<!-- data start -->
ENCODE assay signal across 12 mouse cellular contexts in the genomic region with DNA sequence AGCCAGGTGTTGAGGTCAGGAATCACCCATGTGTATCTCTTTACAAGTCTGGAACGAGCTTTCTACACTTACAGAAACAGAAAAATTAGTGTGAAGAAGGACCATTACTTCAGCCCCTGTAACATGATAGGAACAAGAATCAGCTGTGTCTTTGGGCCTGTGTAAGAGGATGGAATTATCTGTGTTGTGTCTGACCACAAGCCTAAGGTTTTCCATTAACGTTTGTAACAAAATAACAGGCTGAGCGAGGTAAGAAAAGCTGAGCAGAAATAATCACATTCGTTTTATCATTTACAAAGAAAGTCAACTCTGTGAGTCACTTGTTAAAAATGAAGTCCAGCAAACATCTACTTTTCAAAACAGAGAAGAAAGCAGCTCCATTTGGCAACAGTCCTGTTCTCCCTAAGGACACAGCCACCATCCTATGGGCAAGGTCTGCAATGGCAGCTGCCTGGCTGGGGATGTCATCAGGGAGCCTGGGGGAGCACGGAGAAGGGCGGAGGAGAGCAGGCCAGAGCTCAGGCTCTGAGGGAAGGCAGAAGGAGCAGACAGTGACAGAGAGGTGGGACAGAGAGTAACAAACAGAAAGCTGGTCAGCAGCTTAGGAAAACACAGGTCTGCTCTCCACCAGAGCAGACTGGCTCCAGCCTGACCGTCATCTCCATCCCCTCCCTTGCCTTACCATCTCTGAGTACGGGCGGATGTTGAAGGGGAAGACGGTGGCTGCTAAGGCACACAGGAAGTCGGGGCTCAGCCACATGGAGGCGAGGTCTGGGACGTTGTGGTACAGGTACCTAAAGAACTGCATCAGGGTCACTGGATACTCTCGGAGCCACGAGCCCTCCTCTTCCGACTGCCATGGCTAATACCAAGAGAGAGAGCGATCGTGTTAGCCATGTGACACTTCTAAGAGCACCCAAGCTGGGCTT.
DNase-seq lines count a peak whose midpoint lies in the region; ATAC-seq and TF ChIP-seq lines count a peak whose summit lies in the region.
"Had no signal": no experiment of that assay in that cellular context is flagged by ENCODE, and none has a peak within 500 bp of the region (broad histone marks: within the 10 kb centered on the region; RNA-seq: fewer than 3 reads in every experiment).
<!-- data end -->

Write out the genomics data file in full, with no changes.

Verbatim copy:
ENCODE assay signal across 12 mouse cellular contexts in the genomic region with DNA sequence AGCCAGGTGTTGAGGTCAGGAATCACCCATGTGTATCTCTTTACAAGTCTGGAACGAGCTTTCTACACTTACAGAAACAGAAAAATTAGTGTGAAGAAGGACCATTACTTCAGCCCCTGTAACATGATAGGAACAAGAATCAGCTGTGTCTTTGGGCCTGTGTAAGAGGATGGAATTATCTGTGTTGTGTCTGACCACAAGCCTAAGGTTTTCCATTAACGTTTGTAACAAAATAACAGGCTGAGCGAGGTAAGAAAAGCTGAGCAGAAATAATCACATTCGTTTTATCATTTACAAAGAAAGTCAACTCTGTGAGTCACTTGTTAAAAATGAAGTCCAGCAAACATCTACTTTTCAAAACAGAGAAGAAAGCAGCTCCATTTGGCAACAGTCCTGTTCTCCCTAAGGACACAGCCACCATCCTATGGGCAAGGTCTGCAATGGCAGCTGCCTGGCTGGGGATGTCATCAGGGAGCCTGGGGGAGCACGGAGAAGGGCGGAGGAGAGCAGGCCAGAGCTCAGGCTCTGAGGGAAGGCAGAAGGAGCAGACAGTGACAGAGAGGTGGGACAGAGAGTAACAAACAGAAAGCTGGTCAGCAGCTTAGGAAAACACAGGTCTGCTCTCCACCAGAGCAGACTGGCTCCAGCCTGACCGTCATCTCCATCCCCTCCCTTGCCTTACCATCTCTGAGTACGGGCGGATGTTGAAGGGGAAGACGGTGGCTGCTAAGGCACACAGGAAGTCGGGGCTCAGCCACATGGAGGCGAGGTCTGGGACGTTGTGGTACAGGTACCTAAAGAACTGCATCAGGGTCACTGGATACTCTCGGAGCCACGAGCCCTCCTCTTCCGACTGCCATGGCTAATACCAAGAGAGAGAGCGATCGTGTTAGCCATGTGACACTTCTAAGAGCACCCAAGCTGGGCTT.
DNase-seq lines count a peak whose midpoint lies in the region; ATAC-seq and TF ChIP-seq lines count a peak whose summit lies in the region.
"Had no signal": no experiment of that assay in that cellular context is flagged by ENCODE, and none has a peak within 500 bp of the region (broad histone marks: within the 10 kb centered on the region; RNA-seq: fewer than 3 reads in every experiment).